Friday, November 30, 2012

Use FIQL to query LDAP and OSGI containers

It has taken me about 90 minutes to write an initial FIQL to LDAP converter which outputs the query formatted according to RFC 4515 and document it here.

I have copied most of the boiler-plate code from the FIQL to SQL converter and given how simple the LDAP query is it was very easy to finish it off fast. The point is that other custom converters (example FIQL to CQL) can likely be written even faster by copying and pasting the LDAP converter :-).

More work will likely need to be done to get RFC-4515 supported completely, but the converter should already be capable to support many simple or composite LDAP queries which do not use complex characters, etc.

You may want to ask why would not one support LDAP query language by directly encoding it into request URIs. There are two issues here, first, the LDAP language is not quite URI friendly, the second one is that it will leak the details about the data technology supporting a given REST endpoint.

This is why FIQL or other dedicated language like OData is the way to go for doing medium complexity queries over HTTP. It is easy to read and it lets the users completely encapsulate the data source details.

I think with this latest update CXF Search extension has enough 'material' for users to start experimenting with using FIQL on top of the well-known and traditional data sources.

I can nearly see some of you starting thinking of creating some cool UI search module which will let users do more interesting search queries over the containers such as LDAP stores or OSGI runtimes with this new converter and may be even sharing the tested queries with the other users who may find it useful.

The next phase is to get FIQL a bit closer to all those No SQL data stores and it should be quite interesting.

Watch this space :-)

Thursday, November 29, 2012

[OT] Just Say Yes to CXF

This is a regular, once or so per year, totally off-topic post dedicated to linking the music I listen to to CXF :-)

The New Year is coming soon, time to start thinking about the next year, about the decisions which will make the professional life of developers working with web services front-ends something to really look forward to.

It has never been easy to choose which framework to use to get web services up and running. It is tough. At a decision time like this one, when it is cold outside, it is good to listen to Snow Patrol, which is one of my favorite bands.

Some of their music is absolutely brilliant. Listen to it, think about it, and Just Say Yes to CXF.

I've had some fun writing this post :-), hope you'll have some fun too !

Thursday, November 22, 2012

How to refresh OAuth2 access tokens in CXF

OAuth2 Refresh Token grant lets OAuth2 clients owning an access token refresh it with a new access token if the current attempt to access the end user's resources has failed.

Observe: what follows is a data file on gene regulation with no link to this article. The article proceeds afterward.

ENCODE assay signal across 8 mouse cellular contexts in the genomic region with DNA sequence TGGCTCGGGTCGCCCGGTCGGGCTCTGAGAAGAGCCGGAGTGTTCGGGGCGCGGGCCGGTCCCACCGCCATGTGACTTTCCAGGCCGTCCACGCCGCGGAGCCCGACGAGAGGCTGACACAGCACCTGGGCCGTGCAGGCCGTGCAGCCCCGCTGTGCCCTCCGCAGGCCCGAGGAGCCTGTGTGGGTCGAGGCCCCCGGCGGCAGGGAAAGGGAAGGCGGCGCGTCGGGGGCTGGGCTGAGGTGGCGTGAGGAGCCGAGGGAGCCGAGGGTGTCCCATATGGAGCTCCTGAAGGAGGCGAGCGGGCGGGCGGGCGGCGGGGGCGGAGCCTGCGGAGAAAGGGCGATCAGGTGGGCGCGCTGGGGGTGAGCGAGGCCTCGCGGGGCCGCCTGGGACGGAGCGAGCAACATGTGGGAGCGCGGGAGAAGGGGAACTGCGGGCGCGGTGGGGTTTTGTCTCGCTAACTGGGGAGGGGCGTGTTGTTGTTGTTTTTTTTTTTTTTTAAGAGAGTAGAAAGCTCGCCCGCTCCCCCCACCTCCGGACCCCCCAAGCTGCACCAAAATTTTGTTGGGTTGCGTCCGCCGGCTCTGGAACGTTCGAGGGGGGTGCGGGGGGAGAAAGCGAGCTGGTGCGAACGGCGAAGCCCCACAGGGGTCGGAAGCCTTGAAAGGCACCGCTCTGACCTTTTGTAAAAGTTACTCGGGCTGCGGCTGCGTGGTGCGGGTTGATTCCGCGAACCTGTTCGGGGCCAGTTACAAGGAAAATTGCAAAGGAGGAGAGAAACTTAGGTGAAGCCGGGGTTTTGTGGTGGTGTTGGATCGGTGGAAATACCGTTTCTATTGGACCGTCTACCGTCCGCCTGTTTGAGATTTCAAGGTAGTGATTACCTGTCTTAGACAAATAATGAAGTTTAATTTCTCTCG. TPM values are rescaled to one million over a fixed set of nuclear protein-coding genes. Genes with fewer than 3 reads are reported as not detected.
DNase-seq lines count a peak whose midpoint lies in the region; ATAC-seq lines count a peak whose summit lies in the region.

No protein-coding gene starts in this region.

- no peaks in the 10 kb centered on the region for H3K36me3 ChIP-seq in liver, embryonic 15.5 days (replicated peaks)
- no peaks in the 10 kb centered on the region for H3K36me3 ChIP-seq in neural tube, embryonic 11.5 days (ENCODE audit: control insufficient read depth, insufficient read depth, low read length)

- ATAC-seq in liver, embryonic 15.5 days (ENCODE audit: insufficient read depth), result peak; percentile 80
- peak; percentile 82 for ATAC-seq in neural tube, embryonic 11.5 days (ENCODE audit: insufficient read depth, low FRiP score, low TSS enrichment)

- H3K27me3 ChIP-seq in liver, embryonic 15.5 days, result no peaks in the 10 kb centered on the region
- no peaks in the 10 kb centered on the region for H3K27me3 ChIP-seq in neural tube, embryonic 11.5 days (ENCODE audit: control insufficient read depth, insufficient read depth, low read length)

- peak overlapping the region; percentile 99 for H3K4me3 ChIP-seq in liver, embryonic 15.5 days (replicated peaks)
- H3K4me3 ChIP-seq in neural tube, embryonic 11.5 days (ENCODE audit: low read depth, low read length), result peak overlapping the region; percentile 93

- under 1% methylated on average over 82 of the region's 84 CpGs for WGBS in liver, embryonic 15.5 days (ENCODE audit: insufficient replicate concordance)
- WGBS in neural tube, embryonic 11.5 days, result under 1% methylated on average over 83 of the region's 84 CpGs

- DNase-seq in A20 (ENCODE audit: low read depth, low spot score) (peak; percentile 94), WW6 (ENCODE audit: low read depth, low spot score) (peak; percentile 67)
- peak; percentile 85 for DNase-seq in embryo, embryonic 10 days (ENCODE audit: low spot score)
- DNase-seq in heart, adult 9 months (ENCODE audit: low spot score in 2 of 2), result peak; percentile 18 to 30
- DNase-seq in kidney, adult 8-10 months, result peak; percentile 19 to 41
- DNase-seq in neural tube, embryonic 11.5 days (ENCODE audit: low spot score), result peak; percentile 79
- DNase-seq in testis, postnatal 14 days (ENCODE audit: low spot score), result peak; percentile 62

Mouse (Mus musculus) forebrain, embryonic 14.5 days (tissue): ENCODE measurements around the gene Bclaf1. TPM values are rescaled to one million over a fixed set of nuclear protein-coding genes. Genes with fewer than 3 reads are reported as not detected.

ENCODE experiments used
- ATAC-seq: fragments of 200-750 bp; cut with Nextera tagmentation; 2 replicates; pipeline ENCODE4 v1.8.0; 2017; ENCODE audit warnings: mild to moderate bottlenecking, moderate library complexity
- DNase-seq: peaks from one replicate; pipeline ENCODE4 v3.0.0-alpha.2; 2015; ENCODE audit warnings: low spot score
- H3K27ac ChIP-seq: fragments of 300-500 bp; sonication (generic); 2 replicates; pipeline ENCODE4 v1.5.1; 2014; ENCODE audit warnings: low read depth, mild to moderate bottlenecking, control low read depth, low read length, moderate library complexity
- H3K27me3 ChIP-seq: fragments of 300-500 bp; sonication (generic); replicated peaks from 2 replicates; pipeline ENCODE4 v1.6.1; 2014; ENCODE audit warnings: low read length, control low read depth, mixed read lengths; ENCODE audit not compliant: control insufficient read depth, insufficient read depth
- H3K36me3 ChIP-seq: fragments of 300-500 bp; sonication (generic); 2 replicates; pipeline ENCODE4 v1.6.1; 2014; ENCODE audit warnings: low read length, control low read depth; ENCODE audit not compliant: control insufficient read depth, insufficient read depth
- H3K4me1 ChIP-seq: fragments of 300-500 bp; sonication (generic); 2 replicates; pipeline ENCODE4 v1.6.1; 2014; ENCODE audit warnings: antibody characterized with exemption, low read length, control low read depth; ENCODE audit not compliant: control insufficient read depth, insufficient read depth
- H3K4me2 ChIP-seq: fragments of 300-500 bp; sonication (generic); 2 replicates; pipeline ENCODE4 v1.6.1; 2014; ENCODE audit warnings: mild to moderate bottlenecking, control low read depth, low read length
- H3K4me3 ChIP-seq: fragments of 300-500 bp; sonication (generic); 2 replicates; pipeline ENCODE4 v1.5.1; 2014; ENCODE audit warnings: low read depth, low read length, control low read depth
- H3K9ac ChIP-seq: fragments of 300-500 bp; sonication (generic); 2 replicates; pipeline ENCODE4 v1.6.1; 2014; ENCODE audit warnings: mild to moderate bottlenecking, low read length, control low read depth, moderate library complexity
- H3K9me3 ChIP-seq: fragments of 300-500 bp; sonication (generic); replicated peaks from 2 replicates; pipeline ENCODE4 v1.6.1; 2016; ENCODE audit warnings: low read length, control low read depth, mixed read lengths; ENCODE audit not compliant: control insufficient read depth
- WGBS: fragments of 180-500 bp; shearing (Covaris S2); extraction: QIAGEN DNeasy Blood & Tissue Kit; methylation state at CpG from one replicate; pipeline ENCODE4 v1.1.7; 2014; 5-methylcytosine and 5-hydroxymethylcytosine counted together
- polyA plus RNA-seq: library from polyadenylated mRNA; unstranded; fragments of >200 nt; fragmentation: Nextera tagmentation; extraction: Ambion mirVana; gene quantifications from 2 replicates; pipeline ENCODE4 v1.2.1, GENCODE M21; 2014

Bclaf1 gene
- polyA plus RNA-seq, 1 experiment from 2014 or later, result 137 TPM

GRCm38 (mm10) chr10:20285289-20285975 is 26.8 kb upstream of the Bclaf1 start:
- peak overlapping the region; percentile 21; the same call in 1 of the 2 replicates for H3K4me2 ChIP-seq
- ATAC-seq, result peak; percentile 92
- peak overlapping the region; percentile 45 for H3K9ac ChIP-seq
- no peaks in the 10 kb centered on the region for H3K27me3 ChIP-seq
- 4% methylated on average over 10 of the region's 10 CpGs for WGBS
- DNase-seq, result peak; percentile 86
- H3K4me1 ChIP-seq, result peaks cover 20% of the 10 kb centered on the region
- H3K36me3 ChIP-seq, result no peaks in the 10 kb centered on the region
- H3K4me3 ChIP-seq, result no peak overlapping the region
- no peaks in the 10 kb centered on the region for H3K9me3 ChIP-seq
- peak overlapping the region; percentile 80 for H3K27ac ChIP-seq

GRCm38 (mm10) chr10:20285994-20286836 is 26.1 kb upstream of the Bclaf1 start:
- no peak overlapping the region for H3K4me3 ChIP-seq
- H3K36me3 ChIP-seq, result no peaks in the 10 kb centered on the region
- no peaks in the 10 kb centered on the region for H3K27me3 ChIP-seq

Refresh tokens offer an advanced support for the OAuth2-protected applications to force the clients to re-authenticate regularly without forcing them to go via the re-authorization step involving the end user which may not always be practical. 

They can also help with effectively getting the original access tokens revoked and replaced with the modified access tokens, example, with the new opaque scopes limiting or extending the current client permissions or even replacing the token type itself, example, replacing Bearer with MAC, all dynamically.

During the refresh process, the actual refresh token may also be 'renewed' with the new value by having the so-called key-rotation scheme implemented.

One possible approach is to have a short-lived access token and long-lived refresh token. Whenever the access token expires the client is forced to refresh with a valid refresh token and re-authenticate along the way.

I'd like to encourage developers to check OAuth2 archives on some interesting insights from the security experts on why using refresh tokens might benefit a particular OAuth2 application.

All this sounds good but you may want to ask, how to actually work with the refresh token in practice, specifically with CXF ?

It is a child's play though I guess I should not refer to such an advanced feature like that :-).

Whenever your custom  OAuthDataProvider returns a new ServerAccessToken, a client-centric ClientAccessToken representation is returned to the client. At this point of time the data provider may choose to offer a refresh token too, which will be made available to the client.

On the server the refresh tokens are bound to a specific Client instance,  I'm considering updating the Client model class to actually keep a list of refresh tokens, I'm not exactly sure yet if it will make it easier for the implementers or not, but in meantime one would need to keep a dedicated table joining client id plus the refresh and access token pairs.  

So, the client will use the access token to access the end user's resources and at some point the access request will fail due to the access token expiring. All one needs to do now is to issue a Refresh Token grant request to OAuth2 Access Token Service, and then do a single retry using a newly obtained access token.
This is all to it.

Please check the Client-side support section for the new example showing this retry attempt pseudo code, as well as review on how well-known OAuth2 grants can be currently supported in CXF.